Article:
In these days of recession and job insecurity it is worth pondering the value our tradition places on work. Work is more than a way to earn money. Work gives meaning to our lives. Rabbi Shimon bar Yochai teaches that just as we are commanded to rest on the Sabbath, we are commanded to work during the week.
The Talmud tells stories of leading rabbis who would take on extra work on their way to the house of study, to teach that “great is work, for it brings honour on those who engage in it”. In early generations it was considered improper for a rabbi to receive a salary for teaching Torah.
Great rabbis of Israel had a regular day job in addition to their role in the community. As for the unemployed or the idle rich, Rabbi Judah ben Bateira teaches that one who has no work should go out to an empty field or derelict building and “occupy himself with it”.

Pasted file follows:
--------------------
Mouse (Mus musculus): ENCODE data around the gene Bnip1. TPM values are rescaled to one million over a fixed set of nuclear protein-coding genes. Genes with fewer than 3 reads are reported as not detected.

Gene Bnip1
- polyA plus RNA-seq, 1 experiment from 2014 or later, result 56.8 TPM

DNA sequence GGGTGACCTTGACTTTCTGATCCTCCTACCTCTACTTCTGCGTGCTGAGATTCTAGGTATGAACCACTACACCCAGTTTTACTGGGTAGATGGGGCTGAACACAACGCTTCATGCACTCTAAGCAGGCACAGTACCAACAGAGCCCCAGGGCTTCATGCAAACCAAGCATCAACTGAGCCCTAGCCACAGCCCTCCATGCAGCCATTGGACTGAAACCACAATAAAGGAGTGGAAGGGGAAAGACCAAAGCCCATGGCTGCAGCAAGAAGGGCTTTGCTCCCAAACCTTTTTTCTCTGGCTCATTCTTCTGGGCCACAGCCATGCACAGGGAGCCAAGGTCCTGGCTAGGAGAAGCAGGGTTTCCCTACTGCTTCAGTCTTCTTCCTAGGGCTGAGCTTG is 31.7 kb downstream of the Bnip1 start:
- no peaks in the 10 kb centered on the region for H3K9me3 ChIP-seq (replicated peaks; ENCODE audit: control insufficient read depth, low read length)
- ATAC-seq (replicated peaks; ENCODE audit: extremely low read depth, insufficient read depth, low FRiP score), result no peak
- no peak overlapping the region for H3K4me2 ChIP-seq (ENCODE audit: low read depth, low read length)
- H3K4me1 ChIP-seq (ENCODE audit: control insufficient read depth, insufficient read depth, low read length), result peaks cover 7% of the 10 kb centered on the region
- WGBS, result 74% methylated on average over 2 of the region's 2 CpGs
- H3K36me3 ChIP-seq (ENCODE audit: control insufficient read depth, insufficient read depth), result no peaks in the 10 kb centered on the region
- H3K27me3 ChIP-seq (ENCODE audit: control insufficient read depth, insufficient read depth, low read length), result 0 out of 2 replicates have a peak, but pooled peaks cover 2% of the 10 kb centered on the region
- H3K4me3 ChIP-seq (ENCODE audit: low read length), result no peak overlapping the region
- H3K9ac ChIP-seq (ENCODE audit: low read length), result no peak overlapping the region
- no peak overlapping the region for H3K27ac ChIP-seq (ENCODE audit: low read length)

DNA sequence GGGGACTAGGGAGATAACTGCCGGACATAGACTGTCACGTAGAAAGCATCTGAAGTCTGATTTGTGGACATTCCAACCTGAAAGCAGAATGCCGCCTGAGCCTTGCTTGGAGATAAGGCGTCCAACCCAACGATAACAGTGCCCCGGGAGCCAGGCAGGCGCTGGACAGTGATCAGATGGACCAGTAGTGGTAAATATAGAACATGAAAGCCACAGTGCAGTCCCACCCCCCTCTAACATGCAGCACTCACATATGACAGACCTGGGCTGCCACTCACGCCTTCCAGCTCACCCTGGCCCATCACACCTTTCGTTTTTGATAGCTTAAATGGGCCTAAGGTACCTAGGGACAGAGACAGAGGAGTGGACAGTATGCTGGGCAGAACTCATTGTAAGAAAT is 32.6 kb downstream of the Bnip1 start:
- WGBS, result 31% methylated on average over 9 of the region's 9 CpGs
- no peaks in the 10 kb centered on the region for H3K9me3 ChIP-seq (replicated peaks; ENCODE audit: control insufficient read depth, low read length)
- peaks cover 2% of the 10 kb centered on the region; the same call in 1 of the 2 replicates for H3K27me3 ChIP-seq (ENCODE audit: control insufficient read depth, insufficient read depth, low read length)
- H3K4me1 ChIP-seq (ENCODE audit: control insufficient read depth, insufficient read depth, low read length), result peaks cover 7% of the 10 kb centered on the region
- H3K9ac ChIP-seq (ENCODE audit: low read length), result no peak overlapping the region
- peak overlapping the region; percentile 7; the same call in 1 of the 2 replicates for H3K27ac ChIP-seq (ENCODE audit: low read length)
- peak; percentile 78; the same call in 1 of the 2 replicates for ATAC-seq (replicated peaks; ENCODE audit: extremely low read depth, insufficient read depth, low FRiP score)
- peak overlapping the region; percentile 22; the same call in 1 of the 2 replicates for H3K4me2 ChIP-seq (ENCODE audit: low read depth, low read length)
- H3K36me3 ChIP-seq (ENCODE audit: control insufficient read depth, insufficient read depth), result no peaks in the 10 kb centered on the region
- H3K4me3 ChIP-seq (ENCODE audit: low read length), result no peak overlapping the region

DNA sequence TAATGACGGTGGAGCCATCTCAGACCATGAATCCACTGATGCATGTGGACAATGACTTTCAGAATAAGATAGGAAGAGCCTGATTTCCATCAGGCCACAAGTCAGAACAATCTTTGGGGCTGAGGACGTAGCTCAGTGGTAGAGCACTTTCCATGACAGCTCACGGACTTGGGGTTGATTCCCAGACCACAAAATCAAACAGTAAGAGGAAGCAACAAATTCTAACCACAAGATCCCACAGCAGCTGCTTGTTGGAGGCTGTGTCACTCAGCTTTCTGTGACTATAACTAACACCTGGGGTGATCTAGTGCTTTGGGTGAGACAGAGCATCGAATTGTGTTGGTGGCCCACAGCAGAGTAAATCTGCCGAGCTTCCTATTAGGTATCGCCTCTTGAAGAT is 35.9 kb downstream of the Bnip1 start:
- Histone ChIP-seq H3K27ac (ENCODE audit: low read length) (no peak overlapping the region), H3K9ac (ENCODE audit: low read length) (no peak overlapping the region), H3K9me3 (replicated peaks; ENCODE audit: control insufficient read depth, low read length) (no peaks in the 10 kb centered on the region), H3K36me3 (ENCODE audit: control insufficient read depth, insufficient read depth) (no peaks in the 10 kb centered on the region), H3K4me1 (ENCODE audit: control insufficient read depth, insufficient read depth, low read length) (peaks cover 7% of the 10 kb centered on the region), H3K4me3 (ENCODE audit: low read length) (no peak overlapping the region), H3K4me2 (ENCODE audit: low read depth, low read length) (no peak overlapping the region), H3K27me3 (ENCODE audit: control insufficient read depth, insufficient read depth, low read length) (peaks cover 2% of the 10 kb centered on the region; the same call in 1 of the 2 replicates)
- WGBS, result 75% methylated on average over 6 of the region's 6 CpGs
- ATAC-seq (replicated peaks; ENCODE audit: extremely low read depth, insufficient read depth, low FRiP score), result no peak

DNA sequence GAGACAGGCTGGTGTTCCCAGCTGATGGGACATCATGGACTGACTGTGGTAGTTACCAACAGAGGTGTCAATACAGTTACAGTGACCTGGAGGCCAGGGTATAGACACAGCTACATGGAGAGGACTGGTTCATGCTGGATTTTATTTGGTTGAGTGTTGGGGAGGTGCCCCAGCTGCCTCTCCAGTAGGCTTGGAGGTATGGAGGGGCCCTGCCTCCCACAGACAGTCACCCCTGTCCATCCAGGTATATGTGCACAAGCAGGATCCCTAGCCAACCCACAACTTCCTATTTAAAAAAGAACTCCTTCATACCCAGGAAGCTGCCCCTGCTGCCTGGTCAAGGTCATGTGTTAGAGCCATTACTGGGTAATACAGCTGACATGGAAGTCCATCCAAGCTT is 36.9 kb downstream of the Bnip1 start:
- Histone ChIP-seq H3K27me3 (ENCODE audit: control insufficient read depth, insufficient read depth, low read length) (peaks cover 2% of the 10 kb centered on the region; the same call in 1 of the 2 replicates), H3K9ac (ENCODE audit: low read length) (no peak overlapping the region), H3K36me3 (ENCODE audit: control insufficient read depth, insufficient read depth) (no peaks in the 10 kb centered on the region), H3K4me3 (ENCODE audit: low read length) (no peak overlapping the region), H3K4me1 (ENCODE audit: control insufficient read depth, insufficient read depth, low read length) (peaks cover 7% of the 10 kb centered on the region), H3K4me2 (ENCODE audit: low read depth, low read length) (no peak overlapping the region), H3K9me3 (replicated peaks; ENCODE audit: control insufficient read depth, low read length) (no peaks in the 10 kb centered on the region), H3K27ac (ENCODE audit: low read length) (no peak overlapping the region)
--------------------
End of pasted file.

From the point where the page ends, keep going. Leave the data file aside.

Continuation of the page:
Work is important, but it is equally important to know how to stop. We all are familiar with people who are so passionate about their work that they neglect other important aspects of their lives.
Two French commentators try to define the inner state necessary to be able to rest. Commenting on the verse ,“and do all your work”, Rashi, aware that it is impossible to do all of one’s work, says that one should enter Shabbat as if all one’s work has been completed. Chizkuni says it is enough to have accomplished much to be able to rest. One doesn’t need to accomplish everything to be able to let go and feel the satisfaction that comes from having made a difference.
These are uncertain times. Many years ago our rabbis understood that a healthy work/life balance is important whatever the circumstances. This is no less true today.